The problem with being a hiker is that the list of hikes I haven’t done and the list of hikes I want to do again tend to compete. Do I choose a new trail, or do a favorite? Today, I checked a trail off the “Haven’t Done” list and immediately added it to the “Do Again” list. Before I even got back to my car.
I slipped Harley into her harness and threw my backpack in the car today around 11:30. I hadn’t really planned on hiking—holiday weekends are too busy—but I missed the hike I’d planned the day before because I spent the morning nursing a migraine. Because I love her, I had to make it up to Harley! Only natural.
Anyway, the trail I picked was one I’ve heard of but only did my usual preparation (reading trial reviews, studying the map and other nearby trails, scanning local hiking groups and social media for tidbits of information, etc) an hour or so before leaving. Fortunately, it’s an easy-to-follow, one lane trail.
I’d heard the name of this trail just a couple times, but it is so odd I never forgot it: Hamongog. Yeah, weird name, right? Apparently, Hamon-Gog is a “mountain meadow,” and was originally a Bible reference, translating into “Valley of the multitudes of Gog.” (You can read some more about the etymology at “What is a Hamongog Anyway?”)
Anyway, right from the beginning, this trail was magical. There were three little streams crossing the trial within the first half mile, and there were so many birds singing and talking among the trees I got lost in their conversation. I saw lazuli bunting (Google it and thank me later!), a western tanager, and an oriole. Harley ate grass and splashed in the streams, frequently scaring butterflies or nearly tripping me. She’s not very attentive.
As we continued up the trail, the elevation began to climb. There was not a lot of shade, but the views of the surrounding mountains made the effort worth it. The scenery didn’t change much, but the peaks quit peeking the higher we got and soon they were standing proudly with their snowy caps.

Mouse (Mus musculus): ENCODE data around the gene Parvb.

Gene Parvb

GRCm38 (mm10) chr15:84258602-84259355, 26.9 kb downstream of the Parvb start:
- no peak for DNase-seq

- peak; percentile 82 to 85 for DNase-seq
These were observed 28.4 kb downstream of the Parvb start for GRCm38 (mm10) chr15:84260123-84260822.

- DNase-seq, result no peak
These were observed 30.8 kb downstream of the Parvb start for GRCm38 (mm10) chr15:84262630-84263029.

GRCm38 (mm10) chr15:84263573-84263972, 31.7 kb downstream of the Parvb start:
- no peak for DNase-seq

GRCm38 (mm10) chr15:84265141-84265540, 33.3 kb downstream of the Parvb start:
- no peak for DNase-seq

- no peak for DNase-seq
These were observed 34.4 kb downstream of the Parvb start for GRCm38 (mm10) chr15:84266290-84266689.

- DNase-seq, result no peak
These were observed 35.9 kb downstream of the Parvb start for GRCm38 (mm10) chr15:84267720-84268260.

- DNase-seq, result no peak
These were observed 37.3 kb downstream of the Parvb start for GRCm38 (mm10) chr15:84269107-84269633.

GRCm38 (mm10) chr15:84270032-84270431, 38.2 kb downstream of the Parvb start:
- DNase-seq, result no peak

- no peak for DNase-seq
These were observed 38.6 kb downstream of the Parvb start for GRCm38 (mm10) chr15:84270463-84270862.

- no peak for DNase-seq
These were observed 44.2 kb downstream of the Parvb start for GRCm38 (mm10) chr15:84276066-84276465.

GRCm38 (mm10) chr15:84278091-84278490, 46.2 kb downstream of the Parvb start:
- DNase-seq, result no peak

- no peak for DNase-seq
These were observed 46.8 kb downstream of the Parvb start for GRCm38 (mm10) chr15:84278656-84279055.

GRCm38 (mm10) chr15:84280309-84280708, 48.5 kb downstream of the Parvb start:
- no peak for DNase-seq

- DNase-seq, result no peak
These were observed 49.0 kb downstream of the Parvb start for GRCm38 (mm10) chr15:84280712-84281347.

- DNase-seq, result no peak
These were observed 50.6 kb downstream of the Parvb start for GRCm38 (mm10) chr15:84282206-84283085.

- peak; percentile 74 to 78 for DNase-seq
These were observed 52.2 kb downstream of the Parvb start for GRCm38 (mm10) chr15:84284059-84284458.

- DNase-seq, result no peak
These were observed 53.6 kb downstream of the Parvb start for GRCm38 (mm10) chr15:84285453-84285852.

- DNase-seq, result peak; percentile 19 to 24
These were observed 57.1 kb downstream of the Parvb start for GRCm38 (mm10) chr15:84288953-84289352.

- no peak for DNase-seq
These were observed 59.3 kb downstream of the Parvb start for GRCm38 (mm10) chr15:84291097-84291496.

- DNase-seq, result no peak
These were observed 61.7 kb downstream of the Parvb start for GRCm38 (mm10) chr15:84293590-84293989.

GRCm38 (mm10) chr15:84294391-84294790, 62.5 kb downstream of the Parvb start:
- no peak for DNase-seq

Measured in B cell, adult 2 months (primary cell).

We came to a fork in the trail about 1.3 miles in. We could go left and switch back once or a continue right and scramble up a rocky, dried creekbed. Harley and I went up the creekbed. There were moose tracks at the top preserved in yesterday’s mud until footsteps or rain erase them. Harley sat on one in an effort to speed the process up.
Shortly after mile 2, we reached the First Hamongog. It was quaint and had multiple creeks running through. Naturally, Harley had to check both of them out and see how wet she could get her face while drinking. The trail forks again, and you can go left up to Second Hamongog or right toward East Hamongog and Lake Hardy. I went left, to Second Hamongog.
It’s another mile to Second Hamongog, and the elevation changes the scenery from scrub oak to aspens and pine trees along this stretch, bringing shade and cooler temperatures. It was only 50* most of the way, but it felt hot, and the trees were welcome company.
As we neared the meadow, the view of Lone Peak and the valley below us kept getting better. And then it started to snow. It was magical. The trail flattened, and the trees became more spread out. Harley found some old patches of snow here and promptly started rolling in them. We walked further into the trees to find a wide, open meadow, clear of trees and littered with elk droppings. It was too much for Harley: She took off and started running laps around the meadow. Clearly, three miles up 2,600 feet wasn’t hard enough for her.